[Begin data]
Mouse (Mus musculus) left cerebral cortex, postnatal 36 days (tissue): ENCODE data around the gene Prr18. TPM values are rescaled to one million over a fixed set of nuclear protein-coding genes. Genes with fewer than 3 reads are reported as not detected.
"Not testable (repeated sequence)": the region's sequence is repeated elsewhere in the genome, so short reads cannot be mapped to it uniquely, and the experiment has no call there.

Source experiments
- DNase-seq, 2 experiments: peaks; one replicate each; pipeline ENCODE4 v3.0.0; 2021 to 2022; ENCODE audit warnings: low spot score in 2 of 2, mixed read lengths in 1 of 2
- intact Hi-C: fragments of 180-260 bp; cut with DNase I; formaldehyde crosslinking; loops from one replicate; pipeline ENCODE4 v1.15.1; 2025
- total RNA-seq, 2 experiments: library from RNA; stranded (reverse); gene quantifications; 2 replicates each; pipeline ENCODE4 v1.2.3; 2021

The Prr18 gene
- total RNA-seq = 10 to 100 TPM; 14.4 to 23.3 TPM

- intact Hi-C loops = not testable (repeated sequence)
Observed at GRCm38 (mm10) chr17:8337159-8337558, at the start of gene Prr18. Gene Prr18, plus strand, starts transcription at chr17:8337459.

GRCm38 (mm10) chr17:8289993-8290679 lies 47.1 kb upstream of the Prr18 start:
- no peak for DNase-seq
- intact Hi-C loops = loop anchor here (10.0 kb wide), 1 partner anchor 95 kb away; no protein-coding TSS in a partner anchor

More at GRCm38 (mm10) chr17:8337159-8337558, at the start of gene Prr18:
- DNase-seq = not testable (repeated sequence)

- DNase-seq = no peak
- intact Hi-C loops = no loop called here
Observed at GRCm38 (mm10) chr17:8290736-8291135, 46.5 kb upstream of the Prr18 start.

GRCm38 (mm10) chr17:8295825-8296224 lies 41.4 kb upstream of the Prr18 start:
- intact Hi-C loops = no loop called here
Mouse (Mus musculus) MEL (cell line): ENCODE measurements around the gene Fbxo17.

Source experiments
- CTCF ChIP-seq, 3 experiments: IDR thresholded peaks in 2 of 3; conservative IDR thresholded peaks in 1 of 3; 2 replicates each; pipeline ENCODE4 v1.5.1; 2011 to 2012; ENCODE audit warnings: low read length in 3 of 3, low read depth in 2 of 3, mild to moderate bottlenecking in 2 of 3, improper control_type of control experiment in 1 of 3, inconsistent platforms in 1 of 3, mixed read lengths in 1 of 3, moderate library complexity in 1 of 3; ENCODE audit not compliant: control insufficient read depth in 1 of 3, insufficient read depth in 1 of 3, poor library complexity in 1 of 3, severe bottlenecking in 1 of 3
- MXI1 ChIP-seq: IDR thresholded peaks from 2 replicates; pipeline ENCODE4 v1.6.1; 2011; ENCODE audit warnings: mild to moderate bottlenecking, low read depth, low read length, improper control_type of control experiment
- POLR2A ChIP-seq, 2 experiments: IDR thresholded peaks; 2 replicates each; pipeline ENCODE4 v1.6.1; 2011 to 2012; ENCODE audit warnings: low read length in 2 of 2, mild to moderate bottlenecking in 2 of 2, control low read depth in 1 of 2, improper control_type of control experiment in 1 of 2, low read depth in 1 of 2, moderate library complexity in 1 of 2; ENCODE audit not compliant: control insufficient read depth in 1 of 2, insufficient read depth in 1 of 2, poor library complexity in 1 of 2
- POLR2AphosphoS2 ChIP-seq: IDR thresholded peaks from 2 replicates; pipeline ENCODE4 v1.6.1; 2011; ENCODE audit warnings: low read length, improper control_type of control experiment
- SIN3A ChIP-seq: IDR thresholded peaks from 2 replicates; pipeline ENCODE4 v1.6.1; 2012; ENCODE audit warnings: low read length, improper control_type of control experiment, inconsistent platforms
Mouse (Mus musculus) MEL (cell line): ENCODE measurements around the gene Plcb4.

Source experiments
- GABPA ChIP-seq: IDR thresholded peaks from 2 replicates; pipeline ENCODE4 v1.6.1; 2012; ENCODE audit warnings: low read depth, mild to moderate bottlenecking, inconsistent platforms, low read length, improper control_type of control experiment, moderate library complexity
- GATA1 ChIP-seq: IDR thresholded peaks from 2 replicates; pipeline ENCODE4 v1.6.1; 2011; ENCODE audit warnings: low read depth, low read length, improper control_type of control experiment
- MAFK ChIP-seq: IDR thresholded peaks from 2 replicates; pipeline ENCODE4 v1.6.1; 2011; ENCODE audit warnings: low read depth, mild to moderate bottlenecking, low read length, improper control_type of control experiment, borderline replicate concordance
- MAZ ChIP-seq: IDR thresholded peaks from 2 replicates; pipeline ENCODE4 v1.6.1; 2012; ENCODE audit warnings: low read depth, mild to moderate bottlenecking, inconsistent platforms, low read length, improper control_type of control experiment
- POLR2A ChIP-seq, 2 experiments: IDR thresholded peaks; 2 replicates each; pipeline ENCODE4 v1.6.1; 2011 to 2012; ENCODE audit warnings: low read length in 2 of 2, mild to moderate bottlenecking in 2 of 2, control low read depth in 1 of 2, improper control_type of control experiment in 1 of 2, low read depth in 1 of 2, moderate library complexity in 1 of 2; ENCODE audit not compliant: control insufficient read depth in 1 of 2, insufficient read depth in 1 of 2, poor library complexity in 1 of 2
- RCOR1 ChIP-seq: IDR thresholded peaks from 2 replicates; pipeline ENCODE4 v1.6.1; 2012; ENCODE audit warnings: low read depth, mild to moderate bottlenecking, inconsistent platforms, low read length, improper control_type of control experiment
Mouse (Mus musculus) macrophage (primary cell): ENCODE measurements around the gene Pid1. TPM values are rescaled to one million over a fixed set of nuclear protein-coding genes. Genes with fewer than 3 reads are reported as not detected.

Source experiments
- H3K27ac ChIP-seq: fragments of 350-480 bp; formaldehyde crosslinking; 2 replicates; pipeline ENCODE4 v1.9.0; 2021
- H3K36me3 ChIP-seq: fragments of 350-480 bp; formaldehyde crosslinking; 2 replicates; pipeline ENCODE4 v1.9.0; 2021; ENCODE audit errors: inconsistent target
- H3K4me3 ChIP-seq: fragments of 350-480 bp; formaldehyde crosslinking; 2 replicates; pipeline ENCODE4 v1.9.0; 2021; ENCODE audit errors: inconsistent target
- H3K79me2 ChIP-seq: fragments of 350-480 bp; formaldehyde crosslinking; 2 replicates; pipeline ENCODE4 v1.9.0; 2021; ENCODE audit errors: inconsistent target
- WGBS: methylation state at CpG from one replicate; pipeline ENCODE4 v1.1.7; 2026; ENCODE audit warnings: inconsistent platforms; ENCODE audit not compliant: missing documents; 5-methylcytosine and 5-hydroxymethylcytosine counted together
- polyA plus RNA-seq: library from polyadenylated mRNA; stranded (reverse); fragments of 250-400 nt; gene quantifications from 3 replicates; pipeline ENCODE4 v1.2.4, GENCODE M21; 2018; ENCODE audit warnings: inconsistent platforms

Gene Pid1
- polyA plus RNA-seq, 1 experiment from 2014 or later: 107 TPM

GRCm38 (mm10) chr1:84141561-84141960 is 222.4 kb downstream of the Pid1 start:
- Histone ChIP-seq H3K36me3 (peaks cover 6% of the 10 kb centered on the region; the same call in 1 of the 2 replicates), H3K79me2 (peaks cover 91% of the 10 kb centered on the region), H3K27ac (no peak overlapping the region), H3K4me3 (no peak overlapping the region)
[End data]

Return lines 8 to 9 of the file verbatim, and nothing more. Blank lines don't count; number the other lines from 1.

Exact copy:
- total RNA-seq = 10 to 100 TPM; 14.4 to 23.3 TPM

- intact Hi-C loops = not testable (repeated sequence)